Dogs and fireworks
The loud noises and flashing lights of fireworks can be very frightening for dogs, but there are things you can do to minimise their stress levels. Here are our 10 tips on how to help your dog stay calm and safe during fireworks season.
10 tips to help your dog through fireworks season
1. Make sure your dog is microchipped
An up-to-date microchip and a collar and tag gives you the best chance of being reunited with your dog should they run off.
2. Escape-proof your house
Keep doors and windows shut and block off any dangerous or unsuitable areas your dog may get into.
3. Create a hiding place
Provide your dog with a safe place for them to hide. If they normally hide in a specific place, make sure they have access to this area and encourage them to use it with treats and toys. A table draped with a blanket makes an ideal place to hide. If your dog is accustomed to using a crate, cover it and leave it open with blankets inside.
4. Do not shut them in
It is very important however not to shut your dog in a confined area as they could injure themselves trying to escape. Allow access to all safe areas of the house.
5. Draw the curtains
Cover windows and draw the curtains to block out any sudden bursts of light. Keeping lights on in some rooms and leaving other rooms in darkness will enable your pet to choose where they feel safe.
6. Put on some tunes
To reduce the impact of the sudden sound of fireworks, keep a radio or television on. Music with strong beats and bases is ideal when played at a level that your dog is happy with.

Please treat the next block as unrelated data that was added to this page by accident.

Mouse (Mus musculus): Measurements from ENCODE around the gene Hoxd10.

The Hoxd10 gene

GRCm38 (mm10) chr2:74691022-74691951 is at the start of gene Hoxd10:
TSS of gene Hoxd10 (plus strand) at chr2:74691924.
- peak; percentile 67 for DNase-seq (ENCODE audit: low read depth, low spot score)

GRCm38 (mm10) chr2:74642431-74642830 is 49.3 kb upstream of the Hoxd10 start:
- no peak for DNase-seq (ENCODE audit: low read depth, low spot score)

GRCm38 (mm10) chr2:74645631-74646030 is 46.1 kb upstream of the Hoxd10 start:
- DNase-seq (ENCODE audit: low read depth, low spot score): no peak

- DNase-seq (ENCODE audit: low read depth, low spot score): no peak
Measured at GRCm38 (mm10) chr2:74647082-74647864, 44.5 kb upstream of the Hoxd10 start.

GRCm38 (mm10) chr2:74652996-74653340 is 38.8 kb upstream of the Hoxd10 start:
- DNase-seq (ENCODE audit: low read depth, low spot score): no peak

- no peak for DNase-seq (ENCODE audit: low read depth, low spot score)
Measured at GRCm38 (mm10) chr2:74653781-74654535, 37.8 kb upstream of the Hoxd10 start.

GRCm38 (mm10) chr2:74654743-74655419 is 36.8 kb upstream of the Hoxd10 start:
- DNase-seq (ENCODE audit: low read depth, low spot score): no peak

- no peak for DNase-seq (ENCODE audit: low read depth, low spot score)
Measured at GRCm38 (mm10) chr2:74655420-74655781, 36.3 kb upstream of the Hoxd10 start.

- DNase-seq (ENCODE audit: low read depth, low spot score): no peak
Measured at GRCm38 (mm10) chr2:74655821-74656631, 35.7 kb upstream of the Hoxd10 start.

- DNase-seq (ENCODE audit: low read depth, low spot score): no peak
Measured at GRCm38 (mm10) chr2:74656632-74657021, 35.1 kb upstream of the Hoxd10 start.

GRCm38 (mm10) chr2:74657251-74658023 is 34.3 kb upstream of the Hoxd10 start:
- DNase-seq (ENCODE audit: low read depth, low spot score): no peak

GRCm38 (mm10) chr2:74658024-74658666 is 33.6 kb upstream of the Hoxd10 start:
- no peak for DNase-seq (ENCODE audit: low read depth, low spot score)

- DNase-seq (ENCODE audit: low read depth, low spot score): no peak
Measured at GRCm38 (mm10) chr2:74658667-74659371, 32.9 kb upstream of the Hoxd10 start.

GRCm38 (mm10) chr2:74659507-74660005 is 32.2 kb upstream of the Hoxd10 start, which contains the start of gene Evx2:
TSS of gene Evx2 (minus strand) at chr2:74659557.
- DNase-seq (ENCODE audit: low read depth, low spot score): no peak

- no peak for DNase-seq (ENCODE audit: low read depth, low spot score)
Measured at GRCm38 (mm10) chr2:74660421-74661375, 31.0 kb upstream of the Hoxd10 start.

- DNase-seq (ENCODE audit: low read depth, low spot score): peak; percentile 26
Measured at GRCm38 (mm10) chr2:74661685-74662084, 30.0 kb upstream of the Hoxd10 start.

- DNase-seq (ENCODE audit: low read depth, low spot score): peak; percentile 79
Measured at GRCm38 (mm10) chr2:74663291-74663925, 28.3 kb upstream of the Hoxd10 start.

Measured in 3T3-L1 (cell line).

7. Avoid taking them out
Walk your dog while it's still light and if they need to be taken out again try to wait until after any fireworks have finished.
8. Act normal around your pets
Dogs are very perceptive and if they notice you’re behaving unusually (like following them around or being overly affectionate) they’ll sense something is up.
9. Let accidents go
If your dog becomes destructive or goes to the toilet in the house it is likely to be due to stress caused by the fireworks and getting angry will only aggravate the situation. The best thing to do is ignore this for the night, then seek advice from a behaviourist or trainer.
10. Buy them a treat
Wherever your dog decides to settle for the night, a long-lasting chew or toy can be a great distraction from the noise going on outside. There are also products on the market that can help pets to cope with stressful events.
If this doesn’t work
If your dog still suffers from anxiety during fireworks it's best to seek advice from a behaviourist or trainer who can help with desensitising your dog to noises and flashes. Do not wait until near the event to do this however as this process can take some time.